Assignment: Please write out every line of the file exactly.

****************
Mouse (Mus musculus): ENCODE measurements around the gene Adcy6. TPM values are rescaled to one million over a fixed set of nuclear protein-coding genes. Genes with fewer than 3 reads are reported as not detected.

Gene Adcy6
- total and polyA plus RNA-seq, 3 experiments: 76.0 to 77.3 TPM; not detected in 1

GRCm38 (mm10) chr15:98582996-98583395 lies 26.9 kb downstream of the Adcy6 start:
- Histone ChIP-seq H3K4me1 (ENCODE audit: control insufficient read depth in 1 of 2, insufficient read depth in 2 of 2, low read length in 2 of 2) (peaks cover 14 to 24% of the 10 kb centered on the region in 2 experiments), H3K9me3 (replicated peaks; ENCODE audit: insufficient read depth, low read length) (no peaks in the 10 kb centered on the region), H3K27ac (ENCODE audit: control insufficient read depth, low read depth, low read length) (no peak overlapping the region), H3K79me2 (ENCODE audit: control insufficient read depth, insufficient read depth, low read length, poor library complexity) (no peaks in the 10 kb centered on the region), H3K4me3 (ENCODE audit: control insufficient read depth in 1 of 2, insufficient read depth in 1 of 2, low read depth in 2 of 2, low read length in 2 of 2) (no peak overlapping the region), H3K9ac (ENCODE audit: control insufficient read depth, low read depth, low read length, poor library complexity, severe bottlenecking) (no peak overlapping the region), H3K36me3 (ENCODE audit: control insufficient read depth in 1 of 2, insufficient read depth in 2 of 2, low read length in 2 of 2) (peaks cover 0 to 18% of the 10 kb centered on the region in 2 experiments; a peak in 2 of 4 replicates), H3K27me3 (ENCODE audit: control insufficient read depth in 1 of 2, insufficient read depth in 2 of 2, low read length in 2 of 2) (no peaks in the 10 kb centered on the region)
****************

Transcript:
Mouse (Mus musculus): ENCODE measurements around the gene Adcy6. TPM values are rescaled to one million over a fixed set of nuclear protein-coding genes. Genes with fewer than 3 reads are reported as not detected.

Gene Adcy6
- total and polyA plus RNA-seq, 3 experiments: 76.0 to 77.3 TPM; not detected in 1

GRCm38 (mm10) chr15:98582996-98583395 lies 26.9 kb downstream of the Adcy6 start:
- Histone ChIP-seq H3K4me1 (ENCODE audit: control insufficient read depth in 1 of 2, insufficient read depth in 2 of 2, low read length in 2 of 2) (peaks cover 14 to 24% of the 10 kb centered on the region in 2 experiments), H3K9me3 (replicated peaks; ENCODE audit: insufficient read depth, low read length) (no peaks in the 10 kb centered on the region), H3K27ac (ENCODE audit: control insufficient read depth, low read depth, low read length) (no peak overlapping the region), H3K79me2 (ENCODE audit: control insufficient read depth, insufficient read depth, low read length, poor library complexity) (no peaks in the 10 kb centered on the region), H3K4me3 (ENCODE audit: control insufficient read depth in 1 of 2, insufficient read depth in 1 of 2, low read depth in 2 of 2, low read length in 2 of 2) (no peak overlapping the region), H3K9ac (ENCODE audit: control insufficient read depth, low read depth, low read length, poor library complexity, severe bottlenecking) (no peak overlapping the region), H3K36me3 (ENCODE audit: control insufficient read depth in 1 of 2, insufficient read depth in 2 of 2, low read length in 2 of 2) (peaks cover 0 to 18% of the 10 kb centered on the region in 2 experiments; a peak in 2 of 4 replicates), H3K27me3 (ENCODE audit: control insufficient read depth in 1 of 2, insufficient read depth in 2 of 2, low read length in 2 of 2) (no peaks in the 10 kb centered on the region)